Easy to Find Middle Ground on Gitmo: Klein
Military courts wouldn't allow torture evidence, get civilian review
By Kevin Spak,  Newser Staff
Posted May 21, 2009 10:20 AM CDT
In this photo taken May 12, 2009 and reviewed by the US military, a US trooper guards a door at Camp 6 detention facility, inside Guantanamo Bay US Naval Base, Cuba.   (AP Photo)
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(Newser) – Lawyers and soldiers are divided on how to deal with enemy combatants, but “it shouldn’t be too hard to find a middle ground,” writes Joe Klein in Time, because both arguments “are being made by unappealing extremists.” It’s unrealistic to try detainees in open civilian courts, as the ACLU wants, but Dick Cheney’s vision of an all-powerful executive imprisoning them forever is reprehensible.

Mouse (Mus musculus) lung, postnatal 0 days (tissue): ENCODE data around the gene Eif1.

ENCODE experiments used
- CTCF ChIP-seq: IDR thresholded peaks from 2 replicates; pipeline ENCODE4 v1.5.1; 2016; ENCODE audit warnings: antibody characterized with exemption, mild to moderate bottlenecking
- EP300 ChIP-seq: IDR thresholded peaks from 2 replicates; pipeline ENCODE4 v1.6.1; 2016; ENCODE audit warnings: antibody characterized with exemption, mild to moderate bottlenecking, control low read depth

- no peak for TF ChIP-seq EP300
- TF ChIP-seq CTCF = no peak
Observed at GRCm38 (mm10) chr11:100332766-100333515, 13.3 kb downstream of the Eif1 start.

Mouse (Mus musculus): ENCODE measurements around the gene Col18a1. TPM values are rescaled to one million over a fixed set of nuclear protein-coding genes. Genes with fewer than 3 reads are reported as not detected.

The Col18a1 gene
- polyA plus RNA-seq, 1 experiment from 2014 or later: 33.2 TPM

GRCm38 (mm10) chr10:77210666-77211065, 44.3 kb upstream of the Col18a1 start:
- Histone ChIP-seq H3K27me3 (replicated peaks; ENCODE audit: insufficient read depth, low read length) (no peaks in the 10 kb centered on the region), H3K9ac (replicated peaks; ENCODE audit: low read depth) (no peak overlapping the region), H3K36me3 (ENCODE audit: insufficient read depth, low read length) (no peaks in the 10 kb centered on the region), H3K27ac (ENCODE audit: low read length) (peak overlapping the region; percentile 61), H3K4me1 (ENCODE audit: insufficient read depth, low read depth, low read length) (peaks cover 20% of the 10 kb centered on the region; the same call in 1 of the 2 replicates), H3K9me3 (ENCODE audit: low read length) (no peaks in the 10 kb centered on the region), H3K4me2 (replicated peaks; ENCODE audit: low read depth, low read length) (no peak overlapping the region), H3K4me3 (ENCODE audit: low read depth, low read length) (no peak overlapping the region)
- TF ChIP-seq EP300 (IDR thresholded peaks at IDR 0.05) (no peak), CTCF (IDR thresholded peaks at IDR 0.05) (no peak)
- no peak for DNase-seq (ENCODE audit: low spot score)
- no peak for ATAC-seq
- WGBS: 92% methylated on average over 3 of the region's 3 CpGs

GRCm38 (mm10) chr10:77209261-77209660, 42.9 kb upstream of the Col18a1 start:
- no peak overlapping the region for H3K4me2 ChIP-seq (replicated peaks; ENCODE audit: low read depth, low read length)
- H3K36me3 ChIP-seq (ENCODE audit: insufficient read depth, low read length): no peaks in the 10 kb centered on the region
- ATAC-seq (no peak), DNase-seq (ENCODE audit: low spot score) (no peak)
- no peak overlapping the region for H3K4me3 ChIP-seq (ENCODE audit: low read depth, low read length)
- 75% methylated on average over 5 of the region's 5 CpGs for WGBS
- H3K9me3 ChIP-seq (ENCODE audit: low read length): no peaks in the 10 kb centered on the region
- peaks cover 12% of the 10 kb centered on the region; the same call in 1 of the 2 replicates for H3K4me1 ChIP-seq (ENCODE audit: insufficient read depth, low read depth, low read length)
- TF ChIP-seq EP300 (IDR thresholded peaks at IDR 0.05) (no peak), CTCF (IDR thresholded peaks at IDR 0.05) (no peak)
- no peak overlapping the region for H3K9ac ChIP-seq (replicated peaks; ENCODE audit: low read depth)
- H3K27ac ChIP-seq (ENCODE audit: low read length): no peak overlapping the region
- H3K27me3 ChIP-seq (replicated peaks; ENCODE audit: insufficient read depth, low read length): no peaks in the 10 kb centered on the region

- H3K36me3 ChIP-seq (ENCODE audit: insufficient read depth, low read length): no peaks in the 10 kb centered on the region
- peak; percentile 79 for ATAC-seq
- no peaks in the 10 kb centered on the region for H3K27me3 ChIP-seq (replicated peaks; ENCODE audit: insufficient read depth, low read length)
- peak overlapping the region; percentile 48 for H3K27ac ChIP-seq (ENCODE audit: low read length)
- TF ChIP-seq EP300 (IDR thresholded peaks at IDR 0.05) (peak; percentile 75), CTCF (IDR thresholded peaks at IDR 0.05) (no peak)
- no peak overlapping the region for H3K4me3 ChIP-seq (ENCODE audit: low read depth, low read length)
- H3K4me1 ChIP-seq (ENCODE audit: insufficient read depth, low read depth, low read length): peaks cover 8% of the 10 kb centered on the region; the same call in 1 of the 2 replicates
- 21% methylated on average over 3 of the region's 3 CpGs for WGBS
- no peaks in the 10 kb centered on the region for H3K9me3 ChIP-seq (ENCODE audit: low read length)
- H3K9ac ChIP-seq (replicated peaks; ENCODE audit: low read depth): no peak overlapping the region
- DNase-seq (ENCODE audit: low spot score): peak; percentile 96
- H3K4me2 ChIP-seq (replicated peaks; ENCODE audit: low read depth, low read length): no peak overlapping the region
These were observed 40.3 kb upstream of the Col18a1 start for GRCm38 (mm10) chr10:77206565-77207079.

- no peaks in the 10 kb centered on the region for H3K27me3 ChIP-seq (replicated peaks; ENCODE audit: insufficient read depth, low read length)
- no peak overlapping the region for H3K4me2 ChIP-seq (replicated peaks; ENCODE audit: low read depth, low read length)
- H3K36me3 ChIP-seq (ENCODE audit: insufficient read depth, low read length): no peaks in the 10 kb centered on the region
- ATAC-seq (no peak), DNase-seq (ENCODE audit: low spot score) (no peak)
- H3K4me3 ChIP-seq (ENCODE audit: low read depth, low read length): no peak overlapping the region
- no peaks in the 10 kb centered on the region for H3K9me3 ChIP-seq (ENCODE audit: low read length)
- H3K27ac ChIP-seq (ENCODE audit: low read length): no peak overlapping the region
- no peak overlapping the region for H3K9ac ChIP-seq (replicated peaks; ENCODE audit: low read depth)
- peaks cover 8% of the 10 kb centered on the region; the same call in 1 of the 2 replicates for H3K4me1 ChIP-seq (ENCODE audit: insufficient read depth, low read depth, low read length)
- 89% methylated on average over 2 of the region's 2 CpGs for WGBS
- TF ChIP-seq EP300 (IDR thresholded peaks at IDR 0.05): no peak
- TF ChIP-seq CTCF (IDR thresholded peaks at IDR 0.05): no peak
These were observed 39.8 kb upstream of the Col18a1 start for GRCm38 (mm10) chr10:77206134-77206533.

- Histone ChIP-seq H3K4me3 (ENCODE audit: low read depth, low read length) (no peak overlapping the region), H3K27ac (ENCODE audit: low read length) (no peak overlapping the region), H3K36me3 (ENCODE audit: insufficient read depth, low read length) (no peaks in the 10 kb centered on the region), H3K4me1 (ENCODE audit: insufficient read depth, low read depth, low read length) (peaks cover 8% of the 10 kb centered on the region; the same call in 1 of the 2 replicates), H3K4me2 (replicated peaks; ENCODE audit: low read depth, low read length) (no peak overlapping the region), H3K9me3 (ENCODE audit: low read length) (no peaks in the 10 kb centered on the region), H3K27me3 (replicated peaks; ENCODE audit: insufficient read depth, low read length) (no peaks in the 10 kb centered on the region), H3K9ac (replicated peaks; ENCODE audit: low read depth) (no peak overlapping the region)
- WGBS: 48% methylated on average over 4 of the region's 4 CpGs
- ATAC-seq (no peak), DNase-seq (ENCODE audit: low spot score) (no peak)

The only serious problem is how to try detainees without endangering classified secrets. President Obama has proposed that evidence obtained from coercive techniques be inadmissible, and Sen. Lindsay Graham’s idea that civilian judges be allowed to see that evidence in closed hearings “seems an eminently reasonable middle course,” Klein writes. The battle over where to put the prisoners is “tawdry politics”—US jails can and do hold terrorists.